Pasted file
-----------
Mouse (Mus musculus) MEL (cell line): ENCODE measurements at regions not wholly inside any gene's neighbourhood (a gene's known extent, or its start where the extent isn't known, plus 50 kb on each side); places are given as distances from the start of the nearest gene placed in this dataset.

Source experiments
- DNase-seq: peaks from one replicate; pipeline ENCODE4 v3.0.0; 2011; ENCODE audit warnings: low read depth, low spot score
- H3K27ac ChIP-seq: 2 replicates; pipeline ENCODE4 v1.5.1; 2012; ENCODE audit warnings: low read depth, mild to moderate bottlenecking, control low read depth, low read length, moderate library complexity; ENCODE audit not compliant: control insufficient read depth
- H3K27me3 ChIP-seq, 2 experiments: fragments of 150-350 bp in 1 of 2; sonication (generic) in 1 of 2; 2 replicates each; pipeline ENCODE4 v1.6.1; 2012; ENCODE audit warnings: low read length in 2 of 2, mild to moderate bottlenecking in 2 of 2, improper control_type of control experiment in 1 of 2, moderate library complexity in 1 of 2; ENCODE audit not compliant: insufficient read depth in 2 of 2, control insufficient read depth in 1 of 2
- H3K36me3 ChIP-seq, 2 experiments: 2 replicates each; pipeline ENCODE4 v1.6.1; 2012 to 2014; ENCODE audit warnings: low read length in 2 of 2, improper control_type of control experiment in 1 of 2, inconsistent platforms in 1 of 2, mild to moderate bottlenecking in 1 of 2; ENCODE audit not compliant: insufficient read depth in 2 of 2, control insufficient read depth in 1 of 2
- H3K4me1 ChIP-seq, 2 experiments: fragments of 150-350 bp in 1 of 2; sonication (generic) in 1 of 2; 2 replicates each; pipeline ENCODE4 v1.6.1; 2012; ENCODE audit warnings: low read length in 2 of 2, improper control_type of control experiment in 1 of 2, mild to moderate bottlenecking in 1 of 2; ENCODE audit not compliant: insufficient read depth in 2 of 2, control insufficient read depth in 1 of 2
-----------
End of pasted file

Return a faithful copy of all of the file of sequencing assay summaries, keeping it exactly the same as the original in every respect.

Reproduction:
Mouse (Mus musculus) MEL (cell line): ENCODE measurements at regions not wholly inside any gene's neighbourhood (a gene's known extent, or its start where the extent isn't known, plus 50 kb on each side); places are given as distances from the start of the nearest gene placed in this dataset.

Source experiments
- DNase-seq: peaks from one replicate; pipeline ENCODE4 v3.0.0; 2011; ENCODE audit warnings: low read depth, low spot score
- H3K27ac ChIP-seq: 2 replicates; pipeline ENCODE4 v1.5.1; 2012; ENCODE audit warnings: low read depth, mild to moderate bottlenecking, control low read depth, low read length, moderate library complexity; ENCODE audit not compliant: control insufficient read depth
- H3K27me3 ChIP-seq, 2 experiments: fragments of 150-350 bp in 1 of 2; sonication (generic) in 1 of 2; 2 replicates each; pipeline ENCODE4 v1.6.1; 2012; ENCODE audit warnings: low read length in 2 of 2, mild to moderate bottlenecking in 2 of 2, improper control_type of control experiment in 1 of 2, moderate library complexity in 1 of 2; ENCODE audit not compliant: insufficient read depth in 2 of 2, control insufficient read depth in 1 of 2
- H3K36me3 ChIP-seq, 2 experiments: 2 replicates each; pipeline ENCODE4 v1.6.1; 2012 to 2014; ENCODE audit warnings: low read length in 2 of 2, improper control_type of control experiment in 1 of 2, inconsistent platforms in 1 of 2, mild to moderate bottlenecking in 1 of 2; ENCODE audit not compliant: insufficient read depth in 2 of 2, control insufficient read depth in 1 of 2
- H3K4me1 ChIP-seq, 2 experiments: fragments of 150-350 bp in 1 of 2; sonication (generic) in 1 of 2; 2 replicates each; pipeline ENCODE4 v1.6.1; 2012; ENCODE audit warnings: low read length in 2 of 2, improper control_type of control experiment in 1 of 2, mild to moderate bottlenecking in 1 of 2; ENCODE audit not compliant: insufficient read depth in 2 of 2, control insufficient read depth in 1 of 2